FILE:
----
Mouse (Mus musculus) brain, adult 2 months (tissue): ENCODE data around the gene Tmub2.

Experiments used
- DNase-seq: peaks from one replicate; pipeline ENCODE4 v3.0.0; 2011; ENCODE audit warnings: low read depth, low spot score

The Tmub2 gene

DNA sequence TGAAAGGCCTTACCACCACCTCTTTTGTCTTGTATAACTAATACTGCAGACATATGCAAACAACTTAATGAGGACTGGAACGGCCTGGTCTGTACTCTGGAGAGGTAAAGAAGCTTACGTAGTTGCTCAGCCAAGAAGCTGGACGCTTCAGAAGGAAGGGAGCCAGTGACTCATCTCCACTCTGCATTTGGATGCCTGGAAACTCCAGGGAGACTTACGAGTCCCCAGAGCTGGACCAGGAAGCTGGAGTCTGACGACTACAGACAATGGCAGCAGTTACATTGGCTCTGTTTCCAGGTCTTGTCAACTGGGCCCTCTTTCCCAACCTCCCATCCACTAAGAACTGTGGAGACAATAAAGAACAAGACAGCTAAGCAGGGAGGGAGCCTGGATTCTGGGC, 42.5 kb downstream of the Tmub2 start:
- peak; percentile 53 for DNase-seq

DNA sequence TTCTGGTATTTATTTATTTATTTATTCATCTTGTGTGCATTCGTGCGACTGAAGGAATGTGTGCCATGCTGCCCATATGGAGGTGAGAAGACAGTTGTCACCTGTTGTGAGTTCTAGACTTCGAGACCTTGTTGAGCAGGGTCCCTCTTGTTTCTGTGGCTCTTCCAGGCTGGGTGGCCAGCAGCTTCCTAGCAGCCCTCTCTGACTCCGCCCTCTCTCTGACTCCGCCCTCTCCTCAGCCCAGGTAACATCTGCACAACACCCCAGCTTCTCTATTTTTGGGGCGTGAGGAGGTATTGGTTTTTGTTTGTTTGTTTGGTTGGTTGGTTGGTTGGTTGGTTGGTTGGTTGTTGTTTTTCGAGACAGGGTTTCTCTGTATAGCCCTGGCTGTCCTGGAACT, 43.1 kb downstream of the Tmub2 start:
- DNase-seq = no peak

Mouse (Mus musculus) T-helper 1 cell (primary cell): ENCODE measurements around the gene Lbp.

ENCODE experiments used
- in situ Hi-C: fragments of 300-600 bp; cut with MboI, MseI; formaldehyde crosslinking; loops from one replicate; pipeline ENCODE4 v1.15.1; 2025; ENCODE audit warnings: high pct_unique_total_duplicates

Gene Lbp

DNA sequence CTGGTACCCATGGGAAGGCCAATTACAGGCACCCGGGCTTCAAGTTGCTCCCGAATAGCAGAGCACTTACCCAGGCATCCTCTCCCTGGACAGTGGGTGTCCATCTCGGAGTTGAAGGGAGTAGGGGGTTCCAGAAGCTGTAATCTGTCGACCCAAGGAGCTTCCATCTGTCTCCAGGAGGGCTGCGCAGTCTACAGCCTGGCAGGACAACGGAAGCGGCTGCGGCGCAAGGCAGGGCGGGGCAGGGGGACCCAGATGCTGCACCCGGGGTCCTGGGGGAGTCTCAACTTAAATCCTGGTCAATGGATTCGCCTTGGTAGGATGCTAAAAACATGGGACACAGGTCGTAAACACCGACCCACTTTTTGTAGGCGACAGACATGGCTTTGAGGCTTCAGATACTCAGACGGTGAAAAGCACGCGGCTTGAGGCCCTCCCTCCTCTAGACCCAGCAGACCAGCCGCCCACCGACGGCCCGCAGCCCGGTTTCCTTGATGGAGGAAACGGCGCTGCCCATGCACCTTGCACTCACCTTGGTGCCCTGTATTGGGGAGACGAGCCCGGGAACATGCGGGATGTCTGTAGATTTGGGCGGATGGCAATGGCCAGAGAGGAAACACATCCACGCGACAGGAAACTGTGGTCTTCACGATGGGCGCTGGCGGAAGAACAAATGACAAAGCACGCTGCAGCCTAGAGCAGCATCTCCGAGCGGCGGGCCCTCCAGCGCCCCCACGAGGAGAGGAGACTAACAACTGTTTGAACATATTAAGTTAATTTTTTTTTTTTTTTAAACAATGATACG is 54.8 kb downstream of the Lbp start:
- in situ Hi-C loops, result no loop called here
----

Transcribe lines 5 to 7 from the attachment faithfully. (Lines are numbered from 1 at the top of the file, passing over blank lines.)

DNA sequence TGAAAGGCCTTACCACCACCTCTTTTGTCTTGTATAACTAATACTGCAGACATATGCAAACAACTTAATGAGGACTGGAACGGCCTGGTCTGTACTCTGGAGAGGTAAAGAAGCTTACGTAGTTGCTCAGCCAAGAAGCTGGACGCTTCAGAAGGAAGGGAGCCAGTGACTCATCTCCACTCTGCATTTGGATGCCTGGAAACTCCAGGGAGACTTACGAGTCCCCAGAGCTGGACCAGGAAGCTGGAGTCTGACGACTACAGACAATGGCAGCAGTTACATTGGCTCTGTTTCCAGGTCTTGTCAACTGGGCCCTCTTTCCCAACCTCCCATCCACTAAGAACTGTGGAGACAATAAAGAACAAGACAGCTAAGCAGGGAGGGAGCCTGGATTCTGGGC, 42.5 kb downstream of the Tmub2 start:
- peak; percentile 53 for DNase-seq

DNA sequence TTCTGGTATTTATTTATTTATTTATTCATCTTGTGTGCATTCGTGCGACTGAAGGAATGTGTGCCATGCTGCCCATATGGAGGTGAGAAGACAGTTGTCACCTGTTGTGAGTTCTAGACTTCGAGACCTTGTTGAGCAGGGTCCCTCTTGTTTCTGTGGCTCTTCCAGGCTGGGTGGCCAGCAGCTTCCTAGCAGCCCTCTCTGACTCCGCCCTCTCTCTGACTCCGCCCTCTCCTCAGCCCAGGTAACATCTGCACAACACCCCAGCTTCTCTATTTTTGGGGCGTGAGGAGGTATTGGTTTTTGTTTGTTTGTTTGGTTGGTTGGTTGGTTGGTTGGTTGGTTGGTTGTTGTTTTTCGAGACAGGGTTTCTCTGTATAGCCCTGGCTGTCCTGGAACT, 43.1 kb downstream of the Tmub2 start: